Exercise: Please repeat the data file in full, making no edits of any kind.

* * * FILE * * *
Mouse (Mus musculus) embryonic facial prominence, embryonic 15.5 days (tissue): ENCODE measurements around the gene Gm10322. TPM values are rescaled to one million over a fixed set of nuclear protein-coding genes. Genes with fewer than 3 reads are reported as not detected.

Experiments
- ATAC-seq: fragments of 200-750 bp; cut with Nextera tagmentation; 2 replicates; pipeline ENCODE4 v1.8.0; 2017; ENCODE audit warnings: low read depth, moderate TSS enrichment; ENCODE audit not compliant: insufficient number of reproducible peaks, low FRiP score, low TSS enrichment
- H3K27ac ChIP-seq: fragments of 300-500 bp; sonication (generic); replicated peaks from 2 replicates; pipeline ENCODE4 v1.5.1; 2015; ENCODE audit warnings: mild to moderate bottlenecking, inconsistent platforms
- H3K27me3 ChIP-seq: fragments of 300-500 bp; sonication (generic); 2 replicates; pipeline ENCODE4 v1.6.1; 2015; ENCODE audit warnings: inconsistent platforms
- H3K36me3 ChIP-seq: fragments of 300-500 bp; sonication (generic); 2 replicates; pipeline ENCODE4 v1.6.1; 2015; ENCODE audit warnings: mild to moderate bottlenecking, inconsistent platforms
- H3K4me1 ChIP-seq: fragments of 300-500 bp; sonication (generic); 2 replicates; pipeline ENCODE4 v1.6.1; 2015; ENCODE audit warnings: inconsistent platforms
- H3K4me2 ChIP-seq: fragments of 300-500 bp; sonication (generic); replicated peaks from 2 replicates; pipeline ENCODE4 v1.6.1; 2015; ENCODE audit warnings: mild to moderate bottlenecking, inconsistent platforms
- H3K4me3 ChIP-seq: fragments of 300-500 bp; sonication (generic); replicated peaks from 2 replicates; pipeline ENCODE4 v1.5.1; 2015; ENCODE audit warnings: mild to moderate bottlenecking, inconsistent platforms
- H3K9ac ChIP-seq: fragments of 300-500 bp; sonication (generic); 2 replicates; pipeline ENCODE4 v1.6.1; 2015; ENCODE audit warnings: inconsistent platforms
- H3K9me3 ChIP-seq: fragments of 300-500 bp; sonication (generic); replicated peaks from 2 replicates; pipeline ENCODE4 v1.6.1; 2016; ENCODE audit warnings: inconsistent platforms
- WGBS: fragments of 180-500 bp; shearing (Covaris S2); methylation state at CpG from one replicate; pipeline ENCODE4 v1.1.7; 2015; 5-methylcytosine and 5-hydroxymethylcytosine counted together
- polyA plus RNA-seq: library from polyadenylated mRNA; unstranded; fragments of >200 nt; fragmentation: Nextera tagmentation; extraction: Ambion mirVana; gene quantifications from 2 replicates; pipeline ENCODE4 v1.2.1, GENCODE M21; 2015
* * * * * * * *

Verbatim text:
Mouse (Mus musculus) embryonic facial prominence, embryonic 15.5 days (tissue): ENCODE measurements around the gene Gm10322. TPM values are rescaled to one million over a fixed set of nuclear protein-coding genes. Genes with fewer than 3 reads are reported as not detected.

Experiments
- ATAC-seq: fragments of 200-750 bp; cut with Nextera tagmentation; 2 replicates; pipeline ENCODE4 v1.8.0; 2017; ENCODE audit warnings: low read depth, moderate TSS enrichment; ENCODE audit not compliant: insufficient number of reproducible peaks, low FRiP score, low TSS enrichment
- H3K27ac ChIP-seq: fragments of 300-500 bp; sonication (generic); replicated peaks from 2 replicates; pipeline ENCODE4 v1.5.1; 2015; ENCODE audit warnings: mild to moderate bottlenecking, inconsistent platforms
- H3K27me3 ChIP-seq: fragments of 300-500 bp; sonication (generic); 2 replicates; pipeline ENCODE4 v1.6.1; 2015; ENCODE audit warnings: inconsistent platforms
- H3K36me3 ChIP-seq: fragments of 300-500 bp; sonication (generic); 2 replicates; pipeline ENCODE4 v1.6.1; 2015; ENCODE audit warnings: mild to moderate bottlenecking, inconsistent platforms
- H3K4me1 ChIP-seq: fragments of 300-500 bp; sonication (generic); 2 replicates; pipeline ENCODE4 v1.6.1; 2015; ENCODE audit warnings: inconsistent platforms
- H3K4me2 ChIP-seq: fragments of 300-500 bp; sonication (generic); replicated peaks from 2 replicates; pipeline ENCODE4 v1.6.1; 2015; ENCODE audit warnings: mild to moderate bottlenecking, inconsistent platforms
- H3K4me3 ChIP-seq: fragments of 300-500 bp; sonication (generic); replicated peaks from 2 replicates; pipeline ENCODE4 v1.5.1; 2015; ENCODE audit warnings: mild to moderate bottlenecking, inconsistent platforms
- H3K9ac ChIP-seq: fragments of 300-500 bp; sonication (generic); 2 replicates; pipeline ENCODE4 v1.6.1; 2015; ENCODE audit warnings: inconsistent platforms
- H3K9me3 ChIP-seq: fragments of 300-500 bp; sonication (generic); replicated peaks from 2 replicates; pipeline ENCODE4 v1.6.1; 2016; ENCODE audit warnings: inconsistent platforms
- WGBS: fragments of 180-500 bp; shearing (Covaris S2); methylation state at CpG from one replicate; pipeline ENCODE4 v1.1.7; 2015; 5-methylcytosine and 5-hydroxymethylcytosine counted together
- polyA plus RNA-seq: library from polyadenylated mRNA; unstranded; fragments of >200 nt; fragmentation: Nextera tagmentation; extraction: Ambion mirVana; gene quantifications from 2 replicates; pipeline ENCODE4 v1.2.1, GENCODE M21; 2015